Get the most out of arts education

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Deeper learning, active learning and more engagement with learning – that’s the outcome of arts integration. From the Kennedy Center (VS) Sean Layne and Harlan Brownlee are spreading the word. They gave a very inspiring workshop about the ins and outs of arts integration to a group of (Dutch) arts teachers.

Why arts integration? For Sean Layne, director of Focus 5, Inc., this is not a question at all. Of course arts integration! is his motto. For more than thirty years he is advocating the merits of arts integration into the school curriculum. The center offers workshops, courses and tutorials and helps schools to implement this concept.


But what is arts integration? Layne gives us a first impression by presenting three ways you can find of arts education at schools. The first is arts education as part of the curriculum, for example drama or music lessons. These lessons are given by specialists. ‘This is arts for art’s sake’, as Layne puts it.

The second is an arts enhanced curriculum. In this case art is used as a means in different subject: the classroom teacher asks the students to sing a song regarding the letters of the alphabet or draw a picture about a story they have heard.

The third is an arts integrated curriculum: specialist and classroom teachers are working side by side. Their cooperation leads to more efficient and engaging ways of teaching. Layne is the first to say that all three types are necessary: ‘The three form a healthy eco-system in the school. For example: the specialist inspires other teachers to engage in arts and arts integration learns specialists more about arts theory. So we inspire schools to come to a healthy balance.’ Together they give arts a solid position in schools.
An extra argument for arts integration are the insights from the neuro- and educational sciences: collaborative learning, working with real problems and creating things (in stead of purely memorizing) lead to deeper and longlasting learning.

Dancing with clouds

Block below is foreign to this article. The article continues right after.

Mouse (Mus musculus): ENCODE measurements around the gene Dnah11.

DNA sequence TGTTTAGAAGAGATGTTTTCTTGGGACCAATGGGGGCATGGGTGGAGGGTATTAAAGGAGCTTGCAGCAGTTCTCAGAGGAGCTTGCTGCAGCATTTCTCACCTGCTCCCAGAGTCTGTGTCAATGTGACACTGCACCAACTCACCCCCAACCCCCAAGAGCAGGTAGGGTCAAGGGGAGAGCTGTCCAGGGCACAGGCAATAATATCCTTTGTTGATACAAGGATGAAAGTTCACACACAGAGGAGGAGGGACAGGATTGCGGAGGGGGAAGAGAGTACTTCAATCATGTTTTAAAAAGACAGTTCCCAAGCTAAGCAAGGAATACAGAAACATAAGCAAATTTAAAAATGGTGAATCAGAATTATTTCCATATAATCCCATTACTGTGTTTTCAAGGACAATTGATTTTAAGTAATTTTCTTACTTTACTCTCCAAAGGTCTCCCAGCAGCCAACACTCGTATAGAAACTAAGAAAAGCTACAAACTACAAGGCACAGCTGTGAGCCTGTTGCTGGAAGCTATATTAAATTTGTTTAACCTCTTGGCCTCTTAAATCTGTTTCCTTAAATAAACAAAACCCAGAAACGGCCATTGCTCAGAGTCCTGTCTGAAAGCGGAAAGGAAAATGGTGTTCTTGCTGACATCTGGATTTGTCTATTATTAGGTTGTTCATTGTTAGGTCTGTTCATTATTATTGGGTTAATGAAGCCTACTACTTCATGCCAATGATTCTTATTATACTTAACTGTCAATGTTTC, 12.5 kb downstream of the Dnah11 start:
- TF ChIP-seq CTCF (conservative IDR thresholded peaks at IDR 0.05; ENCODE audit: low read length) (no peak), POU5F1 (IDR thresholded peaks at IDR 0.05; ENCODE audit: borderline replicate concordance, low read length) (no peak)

Dancer and teacher Harlan Brownlee gives us another good reason for arts integration: it engages and activates students. He offers us a very convincing proof of this by demonstrating an arts integrated lesson. We are about to learn about clouds by dancing. And it turns out this also works fine online.
After a warming up the participants of the LKCAtelier are dancing cirrus clouds by waving arms high in the air, cumulus clouds by puffing up their bodies and the low stratus clouds by crouching and making long lines. Brownlee is leading them with a simple tambourine: one, two, three… eight and hold, one, two… eight and move.

And after the three kinds of clouds we learn about warm fronts and the accompanying specific order of clouds. And are invited to design our own choreographies of warm fronts in groups of three. The message is clear: by performing and creating arts students will internalize knowledge deeper. Who will ever forget about cirrus clouds after dancing them?   

Brownlee uses material from school textbooks. So his lessons replace a part of the regular lessons in the teaching material. That’s why close cooperation with the classroom teacher is absolutely necessary. And of course this is possible with any kind of arts discpline, depending on the subject area. You can also use art for general school concerns such as class management or a safe learning environment. Brownlee: ‘Just think about how arts can help to reinforce your lessons.’

A definition

Together with his colleague Lynne Silverstein Sean Layne developed for the Kennedy Center a definition of arts integration. The result was a somewhat complex, but mainly rich description of the key elements:

Arts integartion is an approach to teaching in which students construct and demonstrate understanding through an art form. Students engage in a creative process which connects an art form and another subject area and meets evolving objectives in both.

Arts integration, Layne explains, ‘is not an activity, but is an holistic approach and has to do with qualities of teaching’. And those qualities are rooted in constructivism, with elements like problemsolving, collaborative learning and student-centeredness. This approach effectuates deeper learning. Not by chance creating is in the top of Bloom’s revised taxonomy on learning. For this reason engagement in a creative process is crucial: students are not just simply moving, singing or drawing, but are really creating something original. Layne shows a model of the creative process, at first sight a very chaotic model with lines and arrows everywhere. But it’s exactly this what makes out the strength of a creative process: ‘You can start it anywhere and enter it from different angles.’  

Noteworthy is the last element of the definition: in arts integration arts is not purely a goal or purely means, but they are both in one. Not only the skills in say maths or reading evolve, but AI-lessons also deepen the understanding of the arts form. And in this way it offers us the best of both worlds.

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